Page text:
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Mission Monday: Operation IceBridge

Mission Monday! Or Tuesday, in this instance, thanks to the Labor Day holiday!

You probably know that NASA uses over a dozen satellites to study our planet, but did you know that there are ongoing missions right here on Earth? Using aircraft containing specialized instruments, NASA’s Operation IceBridge surveys the polar regions of our planet to learn more about ice, snow, and topography. This six-year mission was created to bridge a gap in polar ice data from two satellite missions, ICESat – which stopped collecting data in 2009 – and ICESat-2, planned to launch in 2016.

The data collected during Operation IceBridge campaigns allow us to have a clearer picture of changing ice conditions in the Arctic and Antarctic, including ice thickness and density, as well as of the topography of land below the ice. These data are used to produce amazing maps, including this visualization released last week, showing a huge canyon underneath the Greenland ice sheet. Researchers believe this 460-mile long canyon predates the ice sheet, and may play a key role in moving sub-glacial meltwater from the ice sheet to the Arctic Ocean.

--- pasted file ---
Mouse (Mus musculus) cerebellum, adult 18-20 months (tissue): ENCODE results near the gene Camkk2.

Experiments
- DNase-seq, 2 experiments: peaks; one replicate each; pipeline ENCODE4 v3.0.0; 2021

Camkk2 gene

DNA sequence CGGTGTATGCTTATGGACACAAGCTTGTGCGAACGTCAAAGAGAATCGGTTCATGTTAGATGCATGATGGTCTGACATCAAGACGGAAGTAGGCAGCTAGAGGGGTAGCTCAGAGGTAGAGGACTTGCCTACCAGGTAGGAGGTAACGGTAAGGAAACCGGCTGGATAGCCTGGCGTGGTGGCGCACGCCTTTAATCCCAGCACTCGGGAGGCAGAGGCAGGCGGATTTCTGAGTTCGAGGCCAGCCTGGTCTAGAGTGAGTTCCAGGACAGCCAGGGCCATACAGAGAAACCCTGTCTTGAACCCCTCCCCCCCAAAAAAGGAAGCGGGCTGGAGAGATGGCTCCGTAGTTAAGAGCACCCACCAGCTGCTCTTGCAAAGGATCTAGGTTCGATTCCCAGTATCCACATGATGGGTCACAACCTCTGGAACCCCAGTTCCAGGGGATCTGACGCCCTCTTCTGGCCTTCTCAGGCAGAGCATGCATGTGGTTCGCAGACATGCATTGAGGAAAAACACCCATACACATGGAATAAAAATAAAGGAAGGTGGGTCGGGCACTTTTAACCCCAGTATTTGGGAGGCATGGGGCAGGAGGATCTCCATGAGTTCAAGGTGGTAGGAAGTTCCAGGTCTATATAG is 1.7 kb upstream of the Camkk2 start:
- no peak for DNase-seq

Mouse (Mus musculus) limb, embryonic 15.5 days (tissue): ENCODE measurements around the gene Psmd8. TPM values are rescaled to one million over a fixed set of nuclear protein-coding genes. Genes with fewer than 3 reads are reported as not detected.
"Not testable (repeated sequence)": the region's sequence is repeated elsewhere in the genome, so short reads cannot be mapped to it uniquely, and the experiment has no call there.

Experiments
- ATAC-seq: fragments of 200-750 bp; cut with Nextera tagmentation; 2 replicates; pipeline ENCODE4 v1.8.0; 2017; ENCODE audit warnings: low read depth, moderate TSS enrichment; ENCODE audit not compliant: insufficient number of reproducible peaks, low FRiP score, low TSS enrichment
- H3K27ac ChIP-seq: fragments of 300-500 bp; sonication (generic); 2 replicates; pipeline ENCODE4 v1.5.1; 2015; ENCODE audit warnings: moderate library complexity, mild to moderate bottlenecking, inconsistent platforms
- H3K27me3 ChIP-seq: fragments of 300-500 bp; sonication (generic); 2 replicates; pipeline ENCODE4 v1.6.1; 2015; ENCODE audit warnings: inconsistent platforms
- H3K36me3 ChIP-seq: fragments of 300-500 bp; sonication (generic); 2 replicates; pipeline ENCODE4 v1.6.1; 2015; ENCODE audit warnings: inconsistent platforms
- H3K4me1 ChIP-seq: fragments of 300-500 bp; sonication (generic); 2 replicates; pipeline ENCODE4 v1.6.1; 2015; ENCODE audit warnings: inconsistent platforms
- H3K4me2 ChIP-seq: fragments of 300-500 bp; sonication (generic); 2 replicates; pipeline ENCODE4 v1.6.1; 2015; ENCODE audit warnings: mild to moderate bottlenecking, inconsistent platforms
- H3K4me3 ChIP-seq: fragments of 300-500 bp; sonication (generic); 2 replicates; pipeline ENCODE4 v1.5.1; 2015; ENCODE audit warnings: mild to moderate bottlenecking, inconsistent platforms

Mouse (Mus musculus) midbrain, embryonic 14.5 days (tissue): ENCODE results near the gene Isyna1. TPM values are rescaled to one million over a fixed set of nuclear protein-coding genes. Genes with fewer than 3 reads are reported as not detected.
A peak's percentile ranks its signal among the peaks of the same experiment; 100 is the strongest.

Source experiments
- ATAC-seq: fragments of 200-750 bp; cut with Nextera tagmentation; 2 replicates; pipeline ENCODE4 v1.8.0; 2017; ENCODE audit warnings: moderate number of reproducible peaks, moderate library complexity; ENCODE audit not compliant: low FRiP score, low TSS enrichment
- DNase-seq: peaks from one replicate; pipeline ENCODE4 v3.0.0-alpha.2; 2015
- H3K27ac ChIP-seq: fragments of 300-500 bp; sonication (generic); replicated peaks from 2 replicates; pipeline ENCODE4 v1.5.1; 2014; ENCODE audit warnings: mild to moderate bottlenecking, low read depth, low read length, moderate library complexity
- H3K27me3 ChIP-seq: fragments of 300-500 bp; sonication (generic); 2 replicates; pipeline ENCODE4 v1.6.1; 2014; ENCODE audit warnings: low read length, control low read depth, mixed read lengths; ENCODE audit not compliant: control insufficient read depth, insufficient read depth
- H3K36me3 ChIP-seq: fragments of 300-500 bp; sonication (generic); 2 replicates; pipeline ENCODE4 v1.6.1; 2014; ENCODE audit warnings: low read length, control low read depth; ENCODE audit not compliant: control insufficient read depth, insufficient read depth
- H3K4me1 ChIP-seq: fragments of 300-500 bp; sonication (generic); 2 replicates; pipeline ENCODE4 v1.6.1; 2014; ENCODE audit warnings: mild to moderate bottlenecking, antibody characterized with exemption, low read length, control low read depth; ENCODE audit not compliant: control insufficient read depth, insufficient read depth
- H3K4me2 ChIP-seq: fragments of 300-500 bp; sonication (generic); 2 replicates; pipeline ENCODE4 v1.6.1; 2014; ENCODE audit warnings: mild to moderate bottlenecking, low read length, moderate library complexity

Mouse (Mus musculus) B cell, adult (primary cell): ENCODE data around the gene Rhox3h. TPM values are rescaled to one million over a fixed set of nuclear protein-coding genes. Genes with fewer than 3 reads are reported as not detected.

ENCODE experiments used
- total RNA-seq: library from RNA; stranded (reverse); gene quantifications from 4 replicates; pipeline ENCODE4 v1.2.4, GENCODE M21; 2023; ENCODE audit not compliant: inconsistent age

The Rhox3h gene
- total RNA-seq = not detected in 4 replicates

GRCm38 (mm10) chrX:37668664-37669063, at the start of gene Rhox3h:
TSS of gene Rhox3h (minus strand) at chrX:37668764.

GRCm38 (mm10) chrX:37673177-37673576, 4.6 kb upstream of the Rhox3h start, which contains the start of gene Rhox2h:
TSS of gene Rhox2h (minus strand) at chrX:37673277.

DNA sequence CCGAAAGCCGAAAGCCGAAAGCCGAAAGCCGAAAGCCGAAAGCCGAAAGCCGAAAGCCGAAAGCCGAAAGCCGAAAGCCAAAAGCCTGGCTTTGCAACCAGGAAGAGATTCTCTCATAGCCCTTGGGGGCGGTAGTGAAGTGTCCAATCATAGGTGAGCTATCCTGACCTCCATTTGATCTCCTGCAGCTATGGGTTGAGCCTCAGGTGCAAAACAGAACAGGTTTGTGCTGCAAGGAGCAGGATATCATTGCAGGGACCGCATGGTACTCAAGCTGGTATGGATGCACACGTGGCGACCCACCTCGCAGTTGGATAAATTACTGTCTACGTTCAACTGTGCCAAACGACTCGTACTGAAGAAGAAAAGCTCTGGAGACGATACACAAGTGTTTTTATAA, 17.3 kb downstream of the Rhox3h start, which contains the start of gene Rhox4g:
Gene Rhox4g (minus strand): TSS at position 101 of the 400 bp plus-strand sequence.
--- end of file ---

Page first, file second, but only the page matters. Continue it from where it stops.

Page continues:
Last year, as part of NASA Earth Science Week, we featured a blog post from Operation IceBridge Project Manager Christy Hansen. Not only did Hansen provide insight as to what it is like to work on such a cool mission, she shared a number of personal images as well. Her blog post is available here.

We will feature more information on this mission through our social media sites throughout the week, so stayed tuned!

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